Clouds cause uncertainties in the determination of climate sensitivity to either natural or anthropogenic changes. Furthermore, clouds dominate our perception of the weather, and the relatively poor forecast of cloud and precipitation parameters in numerical weather prediction (NWP) models is striking. In order to improve modeling and forecasting of clouds in climate and NWP models the BALTEX BRIDGE Campaign (BBC) was conducted in the Netherlands in August/September 2001 as a contribution to the main field experiment of the Baltic Sea Experiment (BALTEX) from April 1999 to March 2001 (BRIDGE). The complex cloud processes, which involve spatial scales from less than 1 mm (condensation nuclei) to 1000 km (frontal systems) require an integrated measurement approach. Advanced remote sensing instruments were operated at the central facility in Cabauw, Netherlands, to derive the vertical cloud structure. A regional network of stations was operated within a 100 km 100 km domain to observe solar radiation, cloud liquid water path, cloud-base temperature, and height. Aircraft and tethered balloon measurements were used to measure cloud microphysical parameters and solar radiation below, in, and above the cloud. Satellite measurements complemented the cloud observations by providing the spatial structure from above. In order to better understand the effect of cloud inhomogeneities on the radiation field, three-dimensional radiative transfer modeling was closely linked to the measurement activities. To evaluate the performance of dynamic atmospheric models for the cloudy atmosphere four operational climate and NWP models were compared to the observations. As a first outcome of BBC we demonstrate that increased vertical resolution can improve the representation of clouds in these models.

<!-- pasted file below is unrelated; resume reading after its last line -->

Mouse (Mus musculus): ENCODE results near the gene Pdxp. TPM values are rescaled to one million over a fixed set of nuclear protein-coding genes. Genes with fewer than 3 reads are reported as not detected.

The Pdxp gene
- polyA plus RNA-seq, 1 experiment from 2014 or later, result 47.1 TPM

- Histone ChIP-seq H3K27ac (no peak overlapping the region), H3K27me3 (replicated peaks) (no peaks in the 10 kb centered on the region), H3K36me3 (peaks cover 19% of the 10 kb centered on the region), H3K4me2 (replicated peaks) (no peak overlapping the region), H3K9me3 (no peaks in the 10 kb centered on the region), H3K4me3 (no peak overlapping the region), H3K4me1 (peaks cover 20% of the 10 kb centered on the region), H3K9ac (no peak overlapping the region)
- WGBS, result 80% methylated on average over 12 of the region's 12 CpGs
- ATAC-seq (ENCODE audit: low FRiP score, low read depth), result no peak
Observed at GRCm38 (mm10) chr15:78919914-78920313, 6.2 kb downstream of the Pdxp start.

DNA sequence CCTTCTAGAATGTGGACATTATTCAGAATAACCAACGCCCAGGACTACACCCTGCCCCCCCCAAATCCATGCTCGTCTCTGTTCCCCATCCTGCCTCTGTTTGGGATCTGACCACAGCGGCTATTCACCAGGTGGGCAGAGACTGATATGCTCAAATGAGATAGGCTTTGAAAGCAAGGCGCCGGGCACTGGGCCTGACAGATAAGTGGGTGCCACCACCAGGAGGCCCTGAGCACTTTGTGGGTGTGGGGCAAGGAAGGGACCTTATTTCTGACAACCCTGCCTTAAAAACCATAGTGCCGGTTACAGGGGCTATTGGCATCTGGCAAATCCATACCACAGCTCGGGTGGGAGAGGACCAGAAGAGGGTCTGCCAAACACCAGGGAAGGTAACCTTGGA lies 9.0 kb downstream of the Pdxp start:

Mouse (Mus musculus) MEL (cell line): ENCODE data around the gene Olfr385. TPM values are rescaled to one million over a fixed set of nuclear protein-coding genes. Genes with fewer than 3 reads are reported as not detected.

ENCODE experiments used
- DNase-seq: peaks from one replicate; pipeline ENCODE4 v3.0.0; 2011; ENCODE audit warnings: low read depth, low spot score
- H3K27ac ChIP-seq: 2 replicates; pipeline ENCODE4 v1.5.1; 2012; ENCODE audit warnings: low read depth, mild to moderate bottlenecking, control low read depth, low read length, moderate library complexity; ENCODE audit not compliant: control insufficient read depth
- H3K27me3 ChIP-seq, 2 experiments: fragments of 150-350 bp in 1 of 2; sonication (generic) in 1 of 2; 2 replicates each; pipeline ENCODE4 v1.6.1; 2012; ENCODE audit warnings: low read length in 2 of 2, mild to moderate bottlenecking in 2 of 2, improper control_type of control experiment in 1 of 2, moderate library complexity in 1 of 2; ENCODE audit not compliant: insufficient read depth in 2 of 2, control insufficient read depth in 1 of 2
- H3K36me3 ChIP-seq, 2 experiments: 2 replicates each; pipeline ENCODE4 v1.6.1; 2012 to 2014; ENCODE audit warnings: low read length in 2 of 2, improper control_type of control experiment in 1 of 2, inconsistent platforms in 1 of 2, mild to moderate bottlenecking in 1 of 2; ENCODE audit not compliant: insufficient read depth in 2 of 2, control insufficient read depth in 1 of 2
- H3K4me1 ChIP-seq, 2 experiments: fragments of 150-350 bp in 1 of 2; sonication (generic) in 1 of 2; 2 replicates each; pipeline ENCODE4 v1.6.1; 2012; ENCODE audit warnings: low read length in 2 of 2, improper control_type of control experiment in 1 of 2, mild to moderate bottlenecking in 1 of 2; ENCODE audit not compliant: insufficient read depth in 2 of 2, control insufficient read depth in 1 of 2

Bulletin of the American Meteorological Society – American Meteorological Society
Published: Oct 1, 2004
It’s your single place to instantly
discover and read the research
that matters to you.
Enjoy affordable access to
over 18 million articles from more than
15,000 peer-reviewed journals.
All for just $49/month
Query the DeepDyve database, plus search all of PubMed and Google Scholar seamlessly
Save any article or search result from DeepDyve, PubMed, and Google Scholar... all in one place.
Get unlimited, online access to over 18 million full-text articles from more than 15,000 scientific journals.
Read from thousands of the leading scholarly journals from SpringerNature, Elsevier, Wiley-Blackwell, Oxford University Press and more.
All the latest content is available, no embargo periods.
“Hi guys, I cannot tell you how much I love this resource. Incredible. I really believe you've hit the nail on the head with this site in regards to solving the research-purchase issue.”Daniel C.
“Whoa! It’s like Spotify but for academic articles.”@Phil_Robichaud
“I must say, @deepdyve is a fabulous solution to the independent researcher's problem of #access to #information.”@deepthiw
“My last article couldn't be possible without the platform @deepdyve that makes journal papers cheaper.”@JoseServera